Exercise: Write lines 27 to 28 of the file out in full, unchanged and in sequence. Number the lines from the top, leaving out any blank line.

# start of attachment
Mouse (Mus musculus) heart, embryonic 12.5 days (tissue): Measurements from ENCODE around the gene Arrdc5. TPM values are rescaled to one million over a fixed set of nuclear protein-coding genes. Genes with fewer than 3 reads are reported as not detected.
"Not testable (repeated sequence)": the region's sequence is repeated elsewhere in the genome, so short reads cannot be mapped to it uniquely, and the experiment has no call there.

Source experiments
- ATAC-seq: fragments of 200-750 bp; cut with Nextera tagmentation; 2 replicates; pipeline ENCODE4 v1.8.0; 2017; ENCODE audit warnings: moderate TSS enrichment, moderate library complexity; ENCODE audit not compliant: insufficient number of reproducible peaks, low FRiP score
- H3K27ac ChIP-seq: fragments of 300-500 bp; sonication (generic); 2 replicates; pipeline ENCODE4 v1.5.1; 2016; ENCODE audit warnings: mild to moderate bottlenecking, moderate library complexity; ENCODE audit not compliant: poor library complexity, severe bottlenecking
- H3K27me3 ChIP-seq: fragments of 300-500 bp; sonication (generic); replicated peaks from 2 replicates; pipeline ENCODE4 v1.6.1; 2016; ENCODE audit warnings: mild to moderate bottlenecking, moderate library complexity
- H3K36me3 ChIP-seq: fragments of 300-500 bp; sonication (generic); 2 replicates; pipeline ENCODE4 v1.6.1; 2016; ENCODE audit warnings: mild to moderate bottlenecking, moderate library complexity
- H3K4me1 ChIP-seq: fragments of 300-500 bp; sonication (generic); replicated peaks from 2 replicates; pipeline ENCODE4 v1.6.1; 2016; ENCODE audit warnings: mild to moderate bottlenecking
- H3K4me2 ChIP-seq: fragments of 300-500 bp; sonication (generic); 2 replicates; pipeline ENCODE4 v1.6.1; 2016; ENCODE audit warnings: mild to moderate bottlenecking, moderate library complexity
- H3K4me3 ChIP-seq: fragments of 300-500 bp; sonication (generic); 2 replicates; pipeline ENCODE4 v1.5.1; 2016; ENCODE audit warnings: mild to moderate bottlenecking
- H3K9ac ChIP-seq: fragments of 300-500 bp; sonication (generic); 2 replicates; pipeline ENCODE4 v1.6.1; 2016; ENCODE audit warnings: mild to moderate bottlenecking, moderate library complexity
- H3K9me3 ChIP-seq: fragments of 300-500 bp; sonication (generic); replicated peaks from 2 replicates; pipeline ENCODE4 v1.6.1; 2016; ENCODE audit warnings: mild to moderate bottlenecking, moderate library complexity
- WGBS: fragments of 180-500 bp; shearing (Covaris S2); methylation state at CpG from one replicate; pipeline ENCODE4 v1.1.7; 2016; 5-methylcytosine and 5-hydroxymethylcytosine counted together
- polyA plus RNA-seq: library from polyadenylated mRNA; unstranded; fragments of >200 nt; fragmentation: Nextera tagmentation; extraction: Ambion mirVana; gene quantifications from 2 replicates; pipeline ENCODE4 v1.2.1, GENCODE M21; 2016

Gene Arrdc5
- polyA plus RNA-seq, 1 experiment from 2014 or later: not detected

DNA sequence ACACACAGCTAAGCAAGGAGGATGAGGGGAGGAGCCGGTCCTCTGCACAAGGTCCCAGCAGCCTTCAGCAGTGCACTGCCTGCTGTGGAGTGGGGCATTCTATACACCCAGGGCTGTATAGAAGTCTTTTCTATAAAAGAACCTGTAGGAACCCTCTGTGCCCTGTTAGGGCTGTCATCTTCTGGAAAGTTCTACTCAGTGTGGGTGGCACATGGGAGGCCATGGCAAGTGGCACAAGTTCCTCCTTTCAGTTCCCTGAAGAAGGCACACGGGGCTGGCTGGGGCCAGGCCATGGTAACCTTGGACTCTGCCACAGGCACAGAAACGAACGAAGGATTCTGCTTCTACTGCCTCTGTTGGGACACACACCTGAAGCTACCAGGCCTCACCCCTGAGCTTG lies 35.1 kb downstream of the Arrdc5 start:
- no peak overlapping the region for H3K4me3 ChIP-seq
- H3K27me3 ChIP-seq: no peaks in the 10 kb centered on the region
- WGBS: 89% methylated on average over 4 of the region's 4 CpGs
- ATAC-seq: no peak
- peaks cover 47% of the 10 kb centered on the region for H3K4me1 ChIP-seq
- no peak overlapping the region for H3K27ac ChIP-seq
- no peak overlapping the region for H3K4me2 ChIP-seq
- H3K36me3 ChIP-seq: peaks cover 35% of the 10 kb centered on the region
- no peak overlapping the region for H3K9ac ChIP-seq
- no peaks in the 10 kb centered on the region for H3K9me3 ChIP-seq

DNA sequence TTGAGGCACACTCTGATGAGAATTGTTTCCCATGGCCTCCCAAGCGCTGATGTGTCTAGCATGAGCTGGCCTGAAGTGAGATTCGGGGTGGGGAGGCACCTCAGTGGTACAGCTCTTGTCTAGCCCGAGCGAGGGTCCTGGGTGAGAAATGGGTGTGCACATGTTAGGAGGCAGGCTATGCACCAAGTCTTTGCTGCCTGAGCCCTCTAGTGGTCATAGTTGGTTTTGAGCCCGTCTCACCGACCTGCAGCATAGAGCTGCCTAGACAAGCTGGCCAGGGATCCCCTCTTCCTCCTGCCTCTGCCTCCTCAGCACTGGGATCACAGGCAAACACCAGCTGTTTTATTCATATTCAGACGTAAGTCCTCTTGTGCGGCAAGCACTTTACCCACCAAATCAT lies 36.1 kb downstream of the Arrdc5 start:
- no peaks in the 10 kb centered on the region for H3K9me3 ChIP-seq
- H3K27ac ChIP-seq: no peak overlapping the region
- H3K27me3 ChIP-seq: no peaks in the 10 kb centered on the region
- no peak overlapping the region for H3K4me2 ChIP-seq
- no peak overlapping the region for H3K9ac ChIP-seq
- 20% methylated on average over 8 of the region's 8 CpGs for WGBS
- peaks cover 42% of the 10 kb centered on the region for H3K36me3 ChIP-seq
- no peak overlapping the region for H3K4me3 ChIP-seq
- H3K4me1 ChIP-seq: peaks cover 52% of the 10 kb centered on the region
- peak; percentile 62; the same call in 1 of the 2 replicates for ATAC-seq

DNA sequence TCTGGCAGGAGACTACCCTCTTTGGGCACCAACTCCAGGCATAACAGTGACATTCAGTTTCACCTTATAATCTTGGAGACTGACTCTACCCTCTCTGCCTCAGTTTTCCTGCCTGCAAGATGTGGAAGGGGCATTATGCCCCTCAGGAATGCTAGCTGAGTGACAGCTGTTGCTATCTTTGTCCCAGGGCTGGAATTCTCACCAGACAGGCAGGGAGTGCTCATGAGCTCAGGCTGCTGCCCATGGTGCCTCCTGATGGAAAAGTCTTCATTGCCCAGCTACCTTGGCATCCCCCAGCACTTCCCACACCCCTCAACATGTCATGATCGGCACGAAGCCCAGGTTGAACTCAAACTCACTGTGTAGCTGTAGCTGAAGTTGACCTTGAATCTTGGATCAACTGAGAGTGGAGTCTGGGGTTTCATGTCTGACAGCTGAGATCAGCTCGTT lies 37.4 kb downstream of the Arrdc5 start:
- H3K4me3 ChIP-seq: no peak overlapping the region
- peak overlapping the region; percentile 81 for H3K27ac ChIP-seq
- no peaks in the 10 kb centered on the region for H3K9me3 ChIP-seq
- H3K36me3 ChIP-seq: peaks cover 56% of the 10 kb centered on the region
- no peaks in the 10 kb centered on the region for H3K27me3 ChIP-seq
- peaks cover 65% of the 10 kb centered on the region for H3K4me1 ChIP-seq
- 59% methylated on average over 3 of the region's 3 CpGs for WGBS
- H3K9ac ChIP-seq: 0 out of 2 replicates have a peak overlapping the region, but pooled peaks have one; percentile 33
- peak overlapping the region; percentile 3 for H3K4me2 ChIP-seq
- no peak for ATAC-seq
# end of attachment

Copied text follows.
- no peaks in the 10 kb centered on the region for H3K9me3 ChIP-seq

DNA sequence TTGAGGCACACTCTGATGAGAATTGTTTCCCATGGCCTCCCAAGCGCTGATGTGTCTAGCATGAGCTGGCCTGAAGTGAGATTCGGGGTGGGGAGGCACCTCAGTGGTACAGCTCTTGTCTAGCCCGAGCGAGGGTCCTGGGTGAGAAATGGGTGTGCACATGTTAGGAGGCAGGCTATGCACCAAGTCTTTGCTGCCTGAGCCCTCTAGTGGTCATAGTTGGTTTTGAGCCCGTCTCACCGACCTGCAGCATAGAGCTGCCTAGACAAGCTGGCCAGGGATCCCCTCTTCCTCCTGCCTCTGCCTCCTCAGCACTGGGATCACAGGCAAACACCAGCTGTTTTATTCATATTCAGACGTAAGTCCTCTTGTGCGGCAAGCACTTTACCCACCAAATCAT lies 36.1 kb downstream of the Arrdc5 start: